Beijing is clamping down on technology giants such as Alibaba Group Holding Ltd. and Ant Group Co. over monopolistic practices and other issues. China was also concerned that Didi and other Chinese companies listing in the U.S. would be required to hand over to U.S. regulators audit documents that could contain sensitive information, the Journal has reported.
Didi’s case is unfolding as China tightens its grip on the data collected by its powerful internet companies. The country passed a new Data Security Law in June that governs data-processing activities within the country, defines core state and important data, and limits such data flows out of China. Beijing has proposed a Personal Information Protection Law aimed at protecting consumers from companies that might exploit their data without their authorization. Draft rules on managing automotive data were released in May. Priorities for protection include information about the flow of people and traffic in military zones, areas related to the Communist Party and certain government sites, as well as precise mapping data.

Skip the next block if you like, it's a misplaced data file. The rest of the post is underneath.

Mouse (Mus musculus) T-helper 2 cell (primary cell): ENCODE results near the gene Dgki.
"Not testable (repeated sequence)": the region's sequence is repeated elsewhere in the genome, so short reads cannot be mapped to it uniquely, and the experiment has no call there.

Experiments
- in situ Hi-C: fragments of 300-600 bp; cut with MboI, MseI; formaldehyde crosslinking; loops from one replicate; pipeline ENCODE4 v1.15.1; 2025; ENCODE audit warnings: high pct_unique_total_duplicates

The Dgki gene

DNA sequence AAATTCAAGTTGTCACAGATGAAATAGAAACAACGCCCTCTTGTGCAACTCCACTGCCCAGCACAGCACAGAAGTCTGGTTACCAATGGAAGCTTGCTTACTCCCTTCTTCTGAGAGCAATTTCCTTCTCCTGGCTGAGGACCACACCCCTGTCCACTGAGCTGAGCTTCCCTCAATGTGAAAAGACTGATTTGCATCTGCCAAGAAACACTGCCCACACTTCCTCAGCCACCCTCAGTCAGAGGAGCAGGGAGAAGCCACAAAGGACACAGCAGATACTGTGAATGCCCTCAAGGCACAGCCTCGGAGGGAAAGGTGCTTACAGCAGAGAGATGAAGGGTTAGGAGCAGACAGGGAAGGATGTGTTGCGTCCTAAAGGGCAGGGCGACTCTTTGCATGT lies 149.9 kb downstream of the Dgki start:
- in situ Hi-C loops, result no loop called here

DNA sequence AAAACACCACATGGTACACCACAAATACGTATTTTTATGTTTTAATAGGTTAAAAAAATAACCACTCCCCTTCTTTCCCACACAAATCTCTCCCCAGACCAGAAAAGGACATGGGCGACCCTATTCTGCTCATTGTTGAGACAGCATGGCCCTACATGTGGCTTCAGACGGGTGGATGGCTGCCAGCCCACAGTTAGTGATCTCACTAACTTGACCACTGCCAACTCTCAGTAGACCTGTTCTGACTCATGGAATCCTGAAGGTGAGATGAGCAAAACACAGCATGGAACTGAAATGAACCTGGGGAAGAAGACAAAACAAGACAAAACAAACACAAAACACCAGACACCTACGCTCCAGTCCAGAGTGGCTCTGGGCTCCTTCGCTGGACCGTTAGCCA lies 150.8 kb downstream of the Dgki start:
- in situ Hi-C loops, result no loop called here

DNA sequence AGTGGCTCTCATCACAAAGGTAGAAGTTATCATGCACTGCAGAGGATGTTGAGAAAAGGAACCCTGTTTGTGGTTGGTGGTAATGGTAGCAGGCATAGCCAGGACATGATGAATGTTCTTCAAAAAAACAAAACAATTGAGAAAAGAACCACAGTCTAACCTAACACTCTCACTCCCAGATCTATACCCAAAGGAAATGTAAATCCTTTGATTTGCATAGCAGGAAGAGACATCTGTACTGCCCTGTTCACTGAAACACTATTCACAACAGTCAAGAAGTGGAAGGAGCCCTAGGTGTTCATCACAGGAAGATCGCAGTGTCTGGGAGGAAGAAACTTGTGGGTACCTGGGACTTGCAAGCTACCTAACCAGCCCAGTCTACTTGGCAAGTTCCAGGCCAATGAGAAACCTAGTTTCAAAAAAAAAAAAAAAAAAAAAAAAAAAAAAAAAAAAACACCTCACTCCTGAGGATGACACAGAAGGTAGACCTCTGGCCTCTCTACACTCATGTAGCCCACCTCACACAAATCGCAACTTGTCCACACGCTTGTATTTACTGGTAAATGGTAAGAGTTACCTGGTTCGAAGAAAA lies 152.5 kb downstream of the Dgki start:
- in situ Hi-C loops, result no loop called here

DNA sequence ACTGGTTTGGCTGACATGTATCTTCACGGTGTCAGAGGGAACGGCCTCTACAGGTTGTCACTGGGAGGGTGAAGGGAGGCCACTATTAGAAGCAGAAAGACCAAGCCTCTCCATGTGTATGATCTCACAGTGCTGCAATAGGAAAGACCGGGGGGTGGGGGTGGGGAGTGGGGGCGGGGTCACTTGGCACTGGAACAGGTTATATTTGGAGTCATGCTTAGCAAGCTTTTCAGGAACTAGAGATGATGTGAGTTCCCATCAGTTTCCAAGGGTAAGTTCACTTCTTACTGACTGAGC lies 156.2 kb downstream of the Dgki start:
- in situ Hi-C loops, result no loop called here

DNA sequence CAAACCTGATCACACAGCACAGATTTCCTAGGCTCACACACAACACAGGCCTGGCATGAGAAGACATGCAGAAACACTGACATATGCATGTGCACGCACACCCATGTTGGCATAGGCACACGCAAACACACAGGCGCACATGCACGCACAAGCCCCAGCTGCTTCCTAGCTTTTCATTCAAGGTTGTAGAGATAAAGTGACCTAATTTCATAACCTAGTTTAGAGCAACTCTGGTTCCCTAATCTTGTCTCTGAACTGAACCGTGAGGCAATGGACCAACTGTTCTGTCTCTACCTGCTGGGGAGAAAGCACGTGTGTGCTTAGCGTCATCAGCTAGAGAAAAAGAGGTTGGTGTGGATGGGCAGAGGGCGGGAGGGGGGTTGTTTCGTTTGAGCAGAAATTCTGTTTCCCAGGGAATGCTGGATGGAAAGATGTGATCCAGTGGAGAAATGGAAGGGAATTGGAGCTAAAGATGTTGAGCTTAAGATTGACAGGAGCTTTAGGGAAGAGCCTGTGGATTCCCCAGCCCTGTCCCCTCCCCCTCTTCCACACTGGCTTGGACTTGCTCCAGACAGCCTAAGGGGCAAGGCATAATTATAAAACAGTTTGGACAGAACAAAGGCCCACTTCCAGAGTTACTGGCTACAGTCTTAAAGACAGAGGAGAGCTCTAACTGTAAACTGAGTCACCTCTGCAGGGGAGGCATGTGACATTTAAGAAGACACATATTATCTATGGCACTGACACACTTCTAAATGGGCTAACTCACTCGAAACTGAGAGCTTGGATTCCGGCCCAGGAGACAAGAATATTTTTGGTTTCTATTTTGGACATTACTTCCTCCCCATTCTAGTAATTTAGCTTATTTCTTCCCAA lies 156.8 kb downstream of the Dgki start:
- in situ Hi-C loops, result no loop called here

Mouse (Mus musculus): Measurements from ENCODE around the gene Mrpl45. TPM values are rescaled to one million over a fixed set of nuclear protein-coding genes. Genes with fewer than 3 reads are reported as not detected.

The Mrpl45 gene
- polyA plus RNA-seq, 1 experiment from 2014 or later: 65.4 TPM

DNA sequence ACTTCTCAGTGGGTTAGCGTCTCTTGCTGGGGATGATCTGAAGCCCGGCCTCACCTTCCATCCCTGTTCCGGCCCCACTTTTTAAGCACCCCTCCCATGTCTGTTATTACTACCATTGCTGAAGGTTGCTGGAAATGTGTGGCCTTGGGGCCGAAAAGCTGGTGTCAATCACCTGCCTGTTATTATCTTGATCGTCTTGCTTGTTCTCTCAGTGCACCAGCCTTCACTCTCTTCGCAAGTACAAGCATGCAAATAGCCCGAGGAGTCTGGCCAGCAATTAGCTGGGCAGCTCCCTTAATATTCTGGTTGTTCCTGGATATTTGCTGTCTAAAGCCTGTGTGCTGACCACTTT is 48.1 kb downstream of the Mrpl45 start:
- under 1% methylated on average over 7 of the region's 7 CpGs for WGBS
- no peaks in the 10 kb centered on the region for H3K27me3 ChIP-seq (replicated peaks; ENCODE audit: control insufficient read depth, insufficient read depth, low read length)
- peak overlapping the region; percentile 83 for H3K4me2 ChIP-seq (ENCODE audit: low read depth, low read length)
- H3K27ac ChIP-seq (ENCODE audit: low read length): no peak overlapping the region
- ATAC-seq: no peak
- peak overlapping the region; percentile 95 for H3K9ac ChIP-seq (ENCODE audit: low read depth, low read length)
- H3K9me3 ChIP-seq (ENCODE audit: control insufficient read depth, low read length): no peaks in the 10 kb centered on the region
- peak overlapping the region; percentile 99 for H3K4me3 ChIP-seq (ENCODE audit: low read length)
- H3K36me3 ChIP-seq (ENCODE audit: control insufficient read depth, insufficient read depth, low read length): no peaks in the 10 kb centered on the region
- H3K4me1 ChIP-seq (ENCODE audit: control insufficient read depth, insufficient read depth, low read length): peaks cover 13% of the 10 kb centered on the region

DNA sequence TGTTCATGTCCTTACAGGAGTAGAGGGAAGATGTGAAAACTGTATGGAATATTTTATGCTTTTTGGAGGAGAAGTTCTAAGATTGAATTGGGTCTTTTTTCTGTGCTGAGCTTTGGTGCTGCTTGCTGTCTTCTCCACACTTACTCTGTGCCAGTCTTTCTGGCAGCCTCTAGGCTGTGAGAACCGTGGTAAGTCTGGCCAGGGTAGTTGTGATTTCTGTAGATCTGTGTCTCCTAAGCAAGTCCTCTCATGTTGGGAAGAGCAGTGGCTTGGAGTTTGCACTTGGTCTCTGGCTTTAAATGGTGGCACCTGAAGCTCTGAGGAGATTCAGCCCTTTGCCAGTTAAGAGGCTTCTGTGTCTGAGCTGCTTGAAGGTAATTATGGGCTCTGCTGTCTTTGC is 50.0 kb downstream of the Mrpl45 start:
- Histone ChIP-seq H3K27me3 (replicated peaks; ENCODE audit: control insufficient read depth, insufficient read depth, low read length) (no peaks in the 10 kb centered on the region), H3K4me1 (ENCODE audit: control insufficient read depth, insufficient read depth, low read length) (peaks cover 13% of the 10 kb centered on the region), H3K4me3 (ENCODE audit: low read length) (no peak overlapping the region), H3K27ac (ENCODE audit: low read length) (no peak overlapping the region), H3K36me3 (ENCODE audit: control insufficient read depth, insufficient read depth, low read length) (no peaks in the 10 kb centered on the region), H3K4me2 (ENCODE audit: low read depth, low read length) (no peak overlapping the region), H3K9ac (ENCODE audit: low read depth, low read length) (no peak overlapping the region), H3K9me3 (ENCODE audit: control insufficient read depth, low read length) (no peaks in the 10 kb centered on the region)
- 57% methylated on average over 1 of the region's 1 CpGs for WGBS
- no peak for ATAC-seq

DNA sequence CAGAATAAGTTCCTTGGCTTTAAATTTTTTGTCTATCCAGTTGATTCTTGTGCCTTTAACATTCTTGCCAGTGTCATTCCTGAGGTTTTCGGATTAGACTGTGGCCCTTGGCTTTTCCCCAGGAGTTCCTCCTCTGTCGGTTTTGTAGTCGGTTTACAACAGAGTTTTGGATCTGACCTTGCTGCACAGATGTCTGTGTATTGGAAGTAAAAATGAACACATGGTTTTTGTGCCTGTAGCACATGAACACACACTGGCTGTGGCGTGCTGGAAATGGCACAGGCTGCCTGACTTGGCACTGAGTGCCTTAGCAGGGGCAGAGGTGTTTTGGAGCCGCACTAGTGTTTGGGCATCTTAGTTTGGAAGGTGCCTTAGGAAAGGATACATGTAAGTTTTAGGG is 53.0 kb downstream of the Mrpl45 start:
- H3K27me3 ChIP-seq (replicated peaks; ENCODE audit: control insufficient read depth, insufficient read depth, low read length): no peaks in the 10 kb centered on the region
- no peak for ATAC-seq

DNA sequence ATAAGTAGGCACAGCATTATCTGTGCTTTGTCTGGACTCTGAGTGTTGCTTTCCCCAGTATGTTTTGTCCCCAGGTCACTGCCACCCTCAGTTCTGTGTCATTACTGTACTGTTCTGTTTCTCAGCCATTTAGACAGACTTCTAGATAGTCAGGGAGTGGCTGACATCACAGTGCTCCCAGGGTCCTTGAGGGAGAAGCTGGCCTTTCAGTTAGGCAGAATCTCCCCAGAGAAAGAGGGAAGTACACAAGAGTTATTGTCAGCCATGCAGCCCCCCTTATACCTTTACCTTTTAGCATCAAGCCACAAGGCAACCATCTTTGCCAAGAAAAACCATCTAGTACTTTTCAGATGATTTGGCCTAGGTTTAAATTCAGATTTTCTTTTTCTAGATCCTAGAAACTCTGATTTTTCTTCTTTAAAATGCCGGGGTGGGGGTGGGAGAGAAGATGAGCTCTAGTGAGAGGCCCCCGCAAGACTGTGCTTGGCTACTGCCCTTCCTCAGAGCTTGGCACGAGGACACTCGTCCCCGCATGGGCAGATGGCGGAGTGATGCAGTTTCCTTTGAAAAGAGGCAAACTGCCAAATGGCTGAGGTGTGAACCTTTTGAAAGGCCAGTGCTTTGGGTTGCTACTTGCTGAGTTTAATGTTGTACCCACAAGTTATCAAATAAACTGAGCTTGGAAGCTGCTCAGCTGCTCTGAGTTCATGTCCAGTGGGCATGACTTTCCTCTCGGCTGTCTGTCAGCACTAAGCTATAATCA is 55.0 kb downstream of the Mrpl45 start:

Driving the moves is the belief that data accumulated in the private sector should be considered a national asset.